Raptr is back with their Most Played Games stats for the month of December, showing a rise for WoW, Hearthstone, and CSGO.
The last year has seen a massive surge in interest in the FCC and Net Neutrality. We've reported on it a few times -- partly to educate and partly to help motivate readers to voice an opinion -- and boy, did people speak up. Over four million individual comments were logged with the FCC regarding their opinion of this issue, spanning gamers to Barack Obama. It shouldn't come as any surprise that the industry wanted to approach the net neutrality conversation during CES.
Valve's Steam PC gaming platform reportedly bested its own record for peak concurrent users on 1/1/15, logging in excess of 8.4 million simultaneous gamers on the platform.
Samsung and nVidia have been embroiled in a tit-for-tat legal battle for the better part of 2014, with Samsung opening a counter-suit against nVidia for patent violation. NVidia originally targeted Samsung and Qualcomm for alleged implementation of nVidia-patented GPU technology in mobile devices, demanding that Samsung devices be removed from circulation in the United States. In a counter-suit, Samsung levied its own patents against the GPU giant, making similar demands on trade restrictions.
'Tis the season for humiliating Sony, and it just keeps going. First, the company was hacked and embarrassed publicly with its own incompetence. Next, they were besieged by class action lawsuits against them for data breaches. Then, they announced they were pulling the movie that everyone believes is responsible for the hacks. Finally – and this is the only tidbit that I actually find interesting in any way – a previous class action lawsuit about false advertising for one of the PS4 release titles has been allowed to proceed.
Raptr has just posted its Most Played PC Games for November 2014, a list on which World of Warcraft continues to shine.
The “Most Played” list captures the total amount of time Raptr users spend playing a given game.
World of Warcraft (#2) continued its climb up the charts following the release the Warlords of Draenor expansion. Since its release, playtime has nearly doubled.
Like many sites, our site relies heavily upon referral commission from online retail outlets. It's a fairly straight-forward operation: We help our readers build computers, find the right video card, and test games; in return for this free service, we earn a small commission on sales from Newegg, Amazon, and similar online retail outlets. It's not a lot of money, but it's something.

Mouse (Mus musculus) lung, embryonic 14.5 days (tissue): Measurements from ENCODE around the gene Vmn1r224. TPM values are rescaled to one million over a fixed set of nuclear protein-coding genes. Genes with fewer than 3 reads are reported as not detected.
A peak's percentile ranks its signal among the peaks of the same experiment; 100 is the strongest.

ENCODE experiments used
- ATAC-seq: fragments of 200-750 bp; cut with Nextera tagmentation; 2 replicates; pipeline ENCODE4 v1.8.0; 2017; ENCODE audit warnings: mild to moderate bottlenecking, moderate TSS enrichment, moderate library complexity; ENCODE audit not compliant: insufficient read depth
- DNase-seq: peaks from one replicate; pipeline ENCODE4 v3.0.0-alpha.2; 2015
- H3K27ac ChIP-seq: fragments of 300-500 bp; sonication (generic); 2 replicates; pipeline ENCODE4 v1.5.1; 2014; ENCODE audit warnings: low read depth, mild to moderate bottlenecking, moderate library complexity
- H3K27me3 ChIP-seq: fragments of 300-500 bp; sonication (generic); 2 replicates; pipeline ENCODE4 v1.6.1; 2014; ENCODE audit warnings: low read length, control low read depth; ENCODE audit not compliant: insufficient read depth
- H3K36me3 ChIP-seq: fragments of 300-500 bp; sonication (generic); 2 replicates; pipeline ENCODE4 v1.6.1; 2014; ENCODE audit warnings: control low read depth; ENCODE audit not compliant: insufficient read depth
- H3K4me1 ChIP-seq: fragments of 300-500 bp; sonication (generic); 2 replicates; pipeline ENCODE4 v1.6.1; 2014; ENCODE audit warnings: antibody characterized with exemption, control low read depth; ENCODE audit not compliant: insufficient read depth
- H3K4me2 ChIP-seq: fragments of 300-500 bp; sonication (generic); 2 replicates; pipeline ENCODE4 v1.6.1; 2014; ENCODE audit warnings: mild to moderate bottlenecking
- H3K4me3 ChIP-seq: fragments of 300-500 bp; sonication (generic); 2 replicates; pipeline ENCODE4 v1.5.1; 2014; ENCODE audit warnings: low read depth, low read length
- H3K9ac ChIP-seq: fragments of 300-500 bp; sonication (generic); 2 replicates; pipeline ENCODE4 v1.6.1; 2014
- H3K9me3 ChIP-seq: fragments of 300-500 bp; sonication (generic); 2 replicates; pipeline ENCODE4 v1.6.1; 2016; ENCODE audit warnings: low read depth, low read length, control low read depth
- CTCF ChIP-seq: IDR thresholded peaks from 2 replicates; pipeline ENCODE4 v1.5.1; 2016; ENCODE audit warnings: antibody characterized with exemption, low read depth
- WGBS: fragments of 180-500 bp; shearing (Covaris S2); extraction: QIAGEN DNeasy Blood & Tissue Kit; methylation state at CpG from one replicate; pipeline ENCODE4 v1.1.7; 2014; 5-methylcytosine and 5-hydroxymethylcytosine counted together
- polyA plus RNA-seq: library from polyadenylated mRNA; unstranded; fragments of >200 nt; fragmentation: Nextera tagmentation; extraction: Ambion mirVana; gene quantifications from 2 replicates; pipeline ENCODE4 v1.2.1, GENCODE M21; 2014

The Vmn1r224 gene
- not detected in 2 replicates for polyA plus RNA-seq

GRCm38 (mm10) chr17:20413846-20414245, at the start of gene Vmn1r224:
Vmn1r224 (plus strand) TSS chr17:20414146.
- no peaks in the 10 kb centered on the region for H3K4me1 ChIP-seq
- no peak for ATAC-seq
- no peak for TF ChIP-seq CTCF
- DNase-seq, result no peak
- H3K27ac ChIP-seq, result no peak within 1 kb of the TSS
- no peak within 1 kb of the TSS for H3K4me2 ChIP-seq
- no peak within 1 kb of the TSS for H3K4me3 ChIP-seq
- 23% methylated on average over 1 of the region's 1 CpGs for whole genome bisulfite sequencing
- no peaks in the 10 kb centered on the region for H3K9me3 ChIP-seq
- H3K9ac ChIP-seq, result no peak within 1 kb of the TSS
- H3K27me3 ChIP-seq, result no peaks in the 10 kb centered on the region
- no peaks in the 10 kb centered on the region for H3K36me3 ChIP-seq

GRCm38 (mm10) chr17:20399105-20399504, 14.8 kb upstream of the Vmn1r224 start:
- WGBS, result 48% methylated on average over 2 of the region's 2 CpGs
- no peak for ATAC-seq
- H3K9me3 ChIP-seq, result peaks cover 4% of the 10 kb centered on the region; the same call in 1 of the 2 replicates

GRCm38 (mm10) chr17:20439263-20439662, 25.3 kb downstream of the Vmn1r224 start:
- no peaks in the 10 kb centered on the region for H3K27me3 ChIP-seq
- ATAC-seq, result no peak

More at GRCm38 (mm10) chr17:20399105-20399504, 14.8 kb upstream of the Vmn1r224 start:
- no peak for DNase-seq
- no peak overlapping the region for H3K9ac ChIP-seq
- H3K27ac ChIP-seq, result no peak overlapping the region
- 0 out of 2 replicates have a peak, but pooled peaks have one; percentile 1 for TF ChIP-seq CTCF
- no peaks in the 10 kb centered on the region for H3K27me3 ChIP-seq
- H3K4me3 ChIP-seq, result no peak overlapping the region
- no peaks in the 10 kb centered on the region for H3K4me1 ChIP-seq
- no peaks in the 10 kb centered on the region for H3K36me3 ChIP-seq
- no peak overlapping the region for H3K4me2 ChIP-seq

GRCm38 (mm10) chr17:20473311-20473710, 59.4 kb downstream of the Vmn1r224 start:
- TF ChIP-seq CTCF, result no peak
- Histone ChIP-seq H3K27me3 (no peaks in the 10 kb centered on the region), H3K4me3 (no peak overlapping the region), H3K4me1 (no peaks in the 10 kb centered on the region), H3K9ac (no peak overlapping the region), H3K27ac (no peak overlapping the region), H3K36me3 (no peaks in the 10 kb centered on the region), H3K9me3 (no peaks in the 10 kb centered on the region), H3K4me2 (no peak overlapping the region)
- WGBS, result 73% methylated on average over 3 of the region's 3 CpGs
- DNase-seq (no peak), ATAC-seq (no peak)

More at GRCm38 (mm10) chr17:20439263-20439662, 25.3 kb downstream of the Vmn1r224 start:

Now that Black Friday is over and all of the sales are reporting in, we started analyzing data to see which items were the most popular referred purchases through our site. This isn't representative of the most popular hardware in the industry – just what was recommended on our site – but is a good cross-section for what PC builders are interested in.
“I'm not dead yet!” may be an appropriately pulled quote in the instance of mechanical hard drives. Despite the SSD revolution (SSDs explained here), there's still a place in the world for magnetic storage – and it will likely remain that way for a long, long time; after all, we're still using tape drives in some industry sectors.
We previously touched on the price changes in the DDR3, speculating that one of the reasons for fluctuation was the manufacturers beginning to gear-up for DDR4. Although prices did peak around the $90-95 mark (2x4GB @ 1600), they have been coming down gradually and currently sit around $75-80 (2x4GB @ 1600). This might cause one to think that the push to DDR4 acceptance isn't happening as quickly as expected.
With the release of the X99 platform and general stability of the server market, demand for DDR4 is beginning to show itself. The “standard” 16GB consumer kits (4x4GB sticks) are currently around $330 and should be steadily dropping as more platforms are released to take advantage of the new RAM.
Back in May, we encouraged our readers to reach out to politicians and push for Net Neutrality as well as attempt to inform people about why it is important. Since that time, we have been fairly quiet on it. This is partly because the voting we wanted to influence has already happened, and partly because anything of this measure takes time. Numerous political people have flung accusations or sounded the dire warning on both sides of this important item. I decided to take a step back and see what was going to happen.
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